La Marquise is the world's oldest running automobile, as of 2011.[1] It is an 1884 model made by Frenchmen De Dion, Bouton and Trépardoux. The car was a quadricycle prototype named for de Dion's mother.[2]

La Marquise

In 1887, the Count of Dion drove La Marquise in an exhibition that has been called the world's first car race, though no other car showed up.[2] It made the 32-odd-kilometre (20 mile) Paris-to-Versailles round trip at an average speed of 25.5 km/h (almost 16 mph). The following year, he beat Bouton in a three-wheeler with an average speed of 29 km/h (19 mph).[2]

Fueled by coal, wood and bits of paper, the car takes 30–40 minutes to build up enough steam to drive. Top speed is 61 km/h (38 mph).[3]

As the oldest car, it wore the number "0" in the 1996 London to Brighton Veteran Car Run.[2] The vehicle was sold at the 2007 Pebble Beach Concours d'Elegance for $3.52 million.[4] It sold again in 2011 for $4.6 million, a record price for an early automobile.[1]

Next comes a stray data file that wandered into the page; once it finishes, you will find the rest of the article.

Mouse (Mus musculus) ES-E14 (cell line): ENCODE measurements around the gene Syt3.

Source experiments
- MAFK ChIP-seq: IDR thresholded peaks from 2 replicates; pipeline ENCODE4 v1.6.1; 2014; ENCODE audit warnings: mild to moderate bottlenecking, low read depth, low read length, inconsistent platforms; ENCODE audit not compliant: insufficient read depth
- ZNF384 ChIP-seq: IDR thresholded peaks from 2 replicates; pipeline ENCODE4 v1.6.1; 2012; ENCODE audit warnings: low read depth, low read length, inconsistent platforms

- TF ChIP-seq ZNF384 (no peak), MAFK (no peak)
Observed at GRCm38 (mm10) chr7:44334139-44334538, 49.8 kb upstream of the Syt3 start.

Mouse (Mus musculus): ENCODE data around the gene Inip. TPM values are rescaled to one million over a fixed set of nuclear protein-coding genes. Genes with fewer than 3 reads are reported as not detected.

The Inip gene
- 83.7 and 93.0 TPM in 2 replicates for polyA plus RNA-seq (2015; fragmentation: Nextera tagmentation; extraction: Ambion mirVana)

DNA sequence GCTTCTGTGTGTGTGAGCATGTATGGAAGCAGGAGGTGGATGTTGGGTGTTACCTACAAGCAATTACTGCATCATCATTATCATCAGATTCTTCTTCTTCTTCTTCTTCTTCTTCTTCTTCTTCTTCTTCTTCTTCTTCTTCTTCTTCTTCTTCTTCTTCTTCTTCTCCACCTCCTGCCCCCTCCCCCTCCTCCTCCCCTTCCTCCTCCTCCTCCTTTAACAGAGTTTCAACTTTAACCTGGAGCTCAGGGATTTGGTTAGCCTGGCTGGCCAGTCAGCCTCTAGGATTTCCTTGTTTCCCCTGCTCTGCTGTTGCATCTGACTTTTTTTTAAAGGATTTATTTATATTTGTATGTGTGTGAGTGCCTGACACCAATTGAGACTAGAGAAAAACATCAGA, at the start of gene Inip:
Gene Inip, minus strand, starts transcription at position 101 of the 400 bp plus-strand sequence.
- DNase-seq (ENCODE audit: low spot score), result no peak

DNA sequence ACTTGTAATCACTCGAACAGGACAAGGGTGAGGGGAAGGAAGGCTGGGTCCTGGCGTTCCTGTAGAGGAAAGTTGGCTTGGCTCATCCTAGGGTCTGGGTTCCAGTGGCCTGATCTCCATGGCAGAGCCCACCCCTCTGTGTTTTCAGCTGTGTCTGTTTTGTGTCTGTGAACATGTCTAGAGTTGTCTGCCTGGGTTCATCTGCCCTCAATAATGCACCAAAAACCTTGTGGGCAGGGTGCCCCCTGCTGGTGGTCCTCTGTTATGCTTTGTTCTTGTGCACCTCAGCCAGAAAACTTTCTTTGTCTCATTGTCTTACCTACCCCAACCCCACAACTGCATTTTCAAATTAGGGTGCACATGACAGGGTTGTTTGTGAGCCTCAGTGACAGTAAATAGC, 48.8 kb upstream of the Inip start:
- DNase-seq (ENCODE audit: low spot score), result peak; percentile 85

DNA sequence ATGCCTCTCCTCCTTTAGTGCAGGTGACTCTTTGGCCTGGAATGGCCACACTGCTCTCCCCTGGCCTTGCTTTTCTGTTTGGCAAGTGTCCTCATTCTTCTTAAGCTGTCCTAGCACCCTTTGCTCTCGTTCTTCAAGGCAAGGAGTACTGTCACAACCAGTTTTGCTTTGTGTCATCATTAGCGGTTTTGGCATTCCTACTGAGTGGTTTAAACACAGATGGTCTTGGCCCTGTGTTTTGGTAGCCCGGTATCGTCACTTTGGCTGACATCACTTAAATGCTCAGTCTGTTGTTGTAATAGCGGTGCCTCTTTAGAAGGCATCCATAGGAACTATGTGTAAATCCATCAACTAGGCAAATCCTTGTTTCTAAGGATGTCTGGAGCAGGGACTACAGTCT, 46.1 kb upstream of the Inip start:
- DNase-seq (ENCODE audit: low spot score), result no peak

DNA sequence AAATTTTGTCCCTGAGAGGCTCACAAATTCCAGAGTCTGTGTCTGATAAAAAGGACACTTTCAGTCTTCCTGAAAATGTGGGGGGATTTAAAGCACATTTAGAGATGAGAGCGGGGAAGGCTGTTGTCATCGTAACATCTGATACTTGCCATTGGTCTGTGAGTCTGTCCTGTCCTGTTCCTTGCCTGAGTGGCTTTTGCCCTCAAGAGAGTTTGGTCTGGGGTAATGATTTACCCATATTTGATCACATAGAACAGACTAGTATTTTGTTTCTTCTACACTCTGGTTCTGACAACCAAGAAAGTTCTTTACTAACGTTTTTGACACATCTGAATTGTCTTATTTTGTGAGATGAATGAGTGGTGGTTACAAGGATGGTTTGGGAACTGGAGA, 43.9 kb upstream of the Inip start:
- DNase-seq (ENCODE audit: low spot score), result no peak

See alsoEdit

ReferencesEdit

  1. ^ a b Valdes-Dapena, Peter (2011-10-10). "World's oldest car sells for $4.6 billion". CNN. Retrieved 2011-12-17.
  2. ^ a b c d Duchene, Paul (2007-08-19). "For Sale: '84 Model. Runs Great". The New York Times. Retrieved 2007-11-15.
  3. ^ Valdes-Dapena, Peter (2007-06-28). "World's oldest car for sale: Steam-powered 1884 car will be auctioned at Pebble Beach in August". CNN. Retrieved 2007-11-15.
  4. ^ McDermon, Daniel (2007-08-21). "The Classics of Pebble Beach, '07 Edition". The New York Times (blog). Retrieved 2007-11-15.

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